All recipes are for 2 servings unless noted. Oil is canola oil and salt is kosher salt.


Amazake chokoreeto keeki / chocolate cake with amazake

A little chocolate cake with a delightful aftertaste. One of our favorite desserts.

1/8 cake slice:
110 calories; 2.4 g protein; 6.9 g fat; 8.4 g carbohydrate; 7.7 g net carbs; 23 mg sodium; 73 mg cholesterol; 0.7 g fiber


(for 8.5” x 6.5” or 20.5 cm x 15.5 cm baking sheet; makes 14 cm round cake)

2 eggs
15 g flour or rice flour
20 g cocoa powder
50 g amazake no moto base (see Notes)
1 1/2 tbsp maple syrup
2 tsp Grand Marnier + 1/2 tsp water (not in photo)
130-140 cc heavy cream (36% heavy whipping cream in photo)
1 2/3 tsp sugar
1-2 drops lemon juice (for beating egg whites; not in photo)

Preheat oven to 360 F/180 C.


Line baking sheet with paper, or make a paper mold.
Here, 2-3 cm of the four sides of letter-size (or A4-size) copy paper are folded up and stapled to make a paper mold. (Two sheets of letter-size paper are used here; one sheet would do the job, too.)


Put egg yolks in a large bowl, and egg whites in a small (preferably metal) bowl; place egg whites in the freezer.


Mix flour and cocoa powder.

Sift at least twice with a tea strainer.
Sift the mixture from some height to help fluff it up with air.
Set aside.


Heat some water in a pot.
Add amazake to egg yolks, place bowl in hot water, and beat.

Remove bowl from hot water when egg yolks are warm (slightly above body temperature), and continue beating until color becomes paler and texture is creamy and fluffy (leaves some trace on surface when whisk is lifted).


Put semi-frozen egg whites in a separate large, deep bowl.
Add 1-2 drops of lemon juice, and beat with hand mixer at high speed until relatively stiff.

Add 1/3 of maple syrup, beat, add half of remaining maple syrup, beat, and repeat one more time. 
When egg whites make clear peaks, lower the speed and continue beating for another 1-2 minutes to make a fine meringue.


Take 1/4 of meringue and add to egg yolk mixture.

With a whisk, incorporate meringue into egg yolk mixture well.


Sift 1/2 of flour + cocoa powder from a higher position to incorporate air.

Hold whisk horizontally and fold flour + cocoa powder into eggs. Scoop batter with whisk at the far end of bowl, move whisk along the bottom, and bring it out into the air at the near end (toward you), letting batter drop through the wires. At the same time, turn bowl counterclockwise (for the right-handed) 5-10cm.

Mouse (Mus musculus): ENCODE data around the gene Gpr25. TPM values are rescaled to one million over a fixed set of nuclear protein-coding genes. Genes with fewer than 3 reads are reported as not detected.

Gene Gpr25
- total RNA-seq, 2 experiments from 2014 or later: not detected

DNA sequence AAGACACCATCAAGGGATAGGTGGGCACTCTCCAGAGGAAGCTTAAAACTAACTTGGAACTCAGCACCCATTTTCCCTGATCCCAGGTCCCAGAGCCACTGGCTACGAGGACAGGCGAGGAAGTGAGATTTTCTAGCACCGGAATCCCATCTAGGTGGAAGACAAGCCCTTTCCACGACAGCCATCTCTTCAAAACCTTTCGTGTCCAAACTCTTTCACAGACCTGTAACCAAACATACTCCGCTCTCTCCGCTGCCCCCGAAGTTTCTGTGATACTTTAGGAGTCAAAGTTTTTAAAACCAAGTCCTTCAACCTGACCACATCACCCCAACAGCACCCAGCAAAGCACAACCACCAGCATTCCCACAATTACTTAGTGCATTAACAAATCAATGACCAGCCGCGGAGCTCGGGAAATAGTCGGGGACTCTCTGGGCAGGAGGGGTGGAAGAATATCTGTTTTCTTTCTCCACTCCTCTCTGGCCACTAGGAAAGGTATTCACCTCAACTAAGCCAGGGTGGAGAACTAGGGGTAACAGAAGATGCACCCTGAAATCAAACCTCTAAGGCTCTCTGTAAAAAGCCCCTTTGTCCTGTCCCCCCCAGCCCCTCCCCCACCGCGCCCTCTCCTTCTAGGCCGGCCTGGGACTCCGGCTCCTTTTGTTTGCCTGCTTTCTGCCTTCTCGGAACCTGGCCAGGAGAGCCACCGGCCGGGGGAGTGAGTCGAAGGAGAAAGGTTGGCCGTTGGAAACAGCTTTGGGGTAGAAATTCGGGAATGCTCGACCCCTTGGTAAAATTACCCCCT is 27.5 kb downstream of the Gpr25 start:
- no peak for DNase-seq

Repeat until flour + cocoa powder is incorporated.
Repeat with remaining half of flour + cocoa powder.

Fold meringue into batter in the same manner, 1/4-1/3 of the amount at a time.
For the last round of mixing meringue and batter, put batter into meringue bowl, and incorporate in the same manner.

Batter is ready.


Pour batter in the center of mold.
Spread batter, starting with the four corners.

Lift the baking sheet, and gently drop it 15-20 cm to the kitchen counter in order to get rid of large air bubbles in batter.
Mist water on surface.


Bake for 10-12 minutes.


Remove from oven, and drop baking sheet from a relatively high position (30 cm) to let hot air out of cake.

Undo staples of paper mold, peel back the four sides, and remove outer sheet of paper.
Place another sheet of paper.

Flip, and cover with baking sheet. 
Let cool completely.


Using a rectangular piece of paper as a guide, remove long outer ends, and cut cake into 4 strips.
Make closely spaced cuts on surface of one end of the first strip. 
Mix Grand Marnier and water, and brush on cake surface.


Add sugar to heavy cream, and beat until somewhat thick.

Take 1/3 in a small bowl, and beat until it makes soft peaks.

Spread it over cake.


Place the first strip on plastic film, with the end with closely spaced cuts toward you.
Lift plastic film and roll the cake, using plastic film as a support.

Place rolled cake on a plate.
Put the other strips around the first layer.
Cut off the end at a slant to smooth outline.


Beat the remaining cream as necessary (still loose, should not leave clear trace when whisk is lifted), put on top of cake, and spread on surface.

Decorate as desired, and put in the fridge.

  • Amazake base above is made with 135 g koji rice malt, 45cc regular rice and 45 cc sweet rice, 500 cc water for porridge and another 350 cc water for incubation; it is then incubated for 8-10 hours.
  • Egg yolks and amazake can be beaten after beating egg whites if whisking is difficult.
  • Heating egg yolks (in other words, beating egg yolks until thick) is not necessary if using baking powder. Baking powder is avoided in the recipe above due to its high sodium content.
  • I use a stainless bowl and flat plate as a substitute for a turntable.  
  • 120 cc heavy cream should be enough to cover the entire surface and simple decoration (marking patterns on surface, for example). The 130-140 cc heavy cream above includes the portion that is removed during the finishing and decoration process.
  • Aside from Grand Marnier, any liqueur, brandy, rum or syrup works fine.
  • When cutting cake, use a sharp knife. Insert the tip in the center, and gently push down to the bottom. Wipe cream with paper towel or rinse with warm water before making another cut to get a neat look.
  • Place a piece of wax paper, parchment paper or foil on the cut surface when keeping the cake in the fridge. This prevents the surface from drying out.
  • Best on Day 1 and Day 2. 
  • Whole cake: 882 calories; 19.0 g protein; 55.2 g fat; 67.4 g carbohydrate; 61.8 g net carbs; 258 mg sodium; 186 mg cholesterol; 5.6 g fiber

No comments: